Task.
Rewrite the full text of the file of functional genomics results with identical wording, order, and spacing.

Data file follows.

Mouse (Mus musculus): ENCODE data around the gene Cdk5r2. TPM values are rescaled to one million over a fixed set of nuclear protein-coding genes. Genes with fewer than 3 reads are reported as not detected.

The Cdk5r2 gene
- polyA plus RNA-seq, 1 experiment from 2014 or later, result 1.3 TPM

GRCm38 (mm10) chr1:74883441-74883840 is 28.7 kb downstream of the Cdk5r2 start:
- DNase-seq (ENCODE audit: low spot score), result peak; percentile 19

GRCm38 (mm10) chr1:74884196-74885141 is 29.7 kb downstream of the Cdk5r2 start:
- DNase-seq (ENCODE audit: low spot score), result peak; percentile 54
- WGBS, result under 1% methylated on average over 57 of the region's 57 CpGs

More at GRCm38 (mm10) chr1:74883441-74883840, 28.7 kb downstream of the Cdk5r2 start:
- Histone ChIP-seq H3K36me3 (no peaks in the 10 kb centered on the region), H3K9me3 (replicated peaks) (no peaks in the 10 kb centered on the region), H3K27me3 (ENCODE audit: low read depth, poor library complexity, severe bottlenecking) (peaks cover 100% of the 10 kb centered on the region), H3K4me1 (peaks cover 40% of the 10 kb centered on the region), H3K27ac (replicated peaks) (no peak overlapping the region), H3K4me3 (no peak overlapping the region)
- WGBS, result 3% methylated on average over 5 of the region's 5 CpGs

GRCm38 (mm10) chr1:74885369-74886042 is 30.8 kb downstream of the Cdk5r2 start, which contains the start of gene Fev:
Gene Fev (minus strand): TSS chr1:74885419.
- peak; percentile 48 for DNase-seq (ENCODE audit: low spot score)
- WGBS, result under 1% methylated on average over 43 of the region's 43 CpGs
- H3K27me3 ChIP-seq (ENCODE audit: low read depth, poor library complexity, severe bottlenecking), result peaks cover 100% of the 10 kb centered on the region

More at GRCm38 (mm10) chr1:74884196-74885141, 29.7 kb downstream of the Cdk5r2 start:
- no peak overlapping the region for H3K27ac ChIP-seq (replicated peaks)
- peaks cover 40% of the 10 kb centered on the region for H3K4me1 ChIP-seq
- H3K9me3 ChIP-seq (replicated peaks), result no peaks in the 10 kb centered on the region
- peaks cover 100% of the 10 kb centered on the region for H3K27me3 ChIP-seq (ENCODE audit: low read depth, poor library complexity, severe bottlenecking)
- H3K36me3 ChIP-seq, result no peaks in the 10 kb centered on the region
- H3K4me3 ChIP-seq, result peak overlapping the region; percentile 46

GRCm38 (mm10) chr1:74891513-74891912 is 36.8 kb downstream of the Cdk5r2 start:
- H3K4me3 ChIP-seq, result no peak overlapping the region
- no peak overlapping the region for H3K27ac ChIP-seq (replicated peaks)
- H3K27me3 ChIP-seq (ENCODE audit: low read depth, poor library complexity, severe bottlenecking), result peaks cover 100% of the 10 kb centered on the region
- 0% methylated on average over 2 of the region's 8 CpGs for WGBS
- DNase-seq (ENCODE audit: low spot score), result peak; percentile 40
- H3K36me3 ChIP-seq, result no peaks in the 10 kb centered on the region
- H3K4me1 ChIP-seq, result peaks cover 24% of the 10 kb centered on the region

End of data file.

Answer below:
Mouse (Mus musculus): ENCODE data around the gene Cdk5r2. TPM values are rescaled to one million over a fixed set of nuclear protein-coding genes. Genes with fewer than 3 reads are reported as not detected.

The Cdk5r2 gene
- polyA plus RNA-seq, 1 experiment from 2014 or later, result 1.3 TPM

GRCm38 (mm10) chr1:74883441-74883840 is 28.7 kb downstream of the Cdk5r2 start:
- DNase-seq (ENCODE audit: low spot score), result peak; percentile 19

GRCm38 (mm10) chr1:74884196-74885141 is 29.7 kb downstream of the Cdk5r2 start:
- DNase-seq (ENCODE audit: low spot score), result peak; percentile 54
- WGBS, result under 1% methylated on average over 57 of the region's 57 CpGs

More at GRCm38 (mm10) chr1:74883441-74883840, 28.7 kb downstream of the Cdk5r2 start:
- Histone ChIP-seq H3K36me3 (no peaks in the 10 kb centered on the region), H3K9me3 (replicated peaks) (no peaks in the 10 kb centered on the region), H3K27me3 (ENCODE audit: low read depth, poor library complexity, severe bottlenecking) (peaks cover 100% of the 10 kb centered on the region), H3K4me1 (peaks cover 40% of the 10 kb centered on the region), H3K27ac (replicated peaks) (no peak overlapping the region), H3K4me3 (no peak overlapping the region)
- WGBS, result 3% methylated on average over 5 of the region's 5 CpGs

GRCm38 (mm10) chr1:74885369-74886042 is 30.8 kb downstream of the Cdk5r2 start, which contains the start of gene Fev:
Gene Fev (minus strand): TSS chr1:74885419.
- peak; percentile 48 for DNase-seq (ENCODE audit: low spot score)
- WGBS, result under 1% methylated on average over 43 of the region's 43 CpGs
- H3K27me3 ChIP-seq (ENCODE audit: low read depth, poor library complexity, severe bottlenecking), result peaks cover 100% of the 10 kb centered on the region

More at GRCm38 (mm10) chr1:74884196-74885141, 29.7 kb downstream of the Cdk5r2 start:
- no peak overlapping the region for H3K27ac ChIP-seq (replicated peaks)
- peaks cover 40% of the 10 kb centered on the region for H3K4me1 ChIP-seq
- H3K9me3 ChIP-seq (replicated peaks), result no peaks in the 10 kb centered on the region
- peaks cover 100% of the 10 kb centered on the region for H3K27me3 ChIP-seq (ENCODE audit: low read depth, poor library complexity, severe bottlenecking)
- H3K36me3 ChIP-seq, result no peaks in the 10 kb centered on the region
- H3K4me3 ChIP-seq, result peak overlapping the region; percentile 46

GRCm38 (mm10) chr1:74891513-74891912 is 36.8 kb downstream of the Cdk5r2 start:
- H3K4me3 ChIP-seq, result no peak overlapping the region
- no peak overlapping the region for H3K27ac ChIP-seq (replicated peaks)
- H3K27me3 ChIP-seq (ENCODE audit: low read depth, poor library complexity, severe bottlenecking), result peaks cover 100% of the 10 kb centered on the region
- 0% methylated on average over 2 of the region's 8 CpGs for WGBS
- DNase-seq (ENCODE audit: low spot score), result peak; percentile 40
- H3K36me3 ChIP-seq, result no peaks in the 10 kb centered on the region
- H3K4me1 ChIP-seq, result peaks cover 24% of the 10 kb centered on the region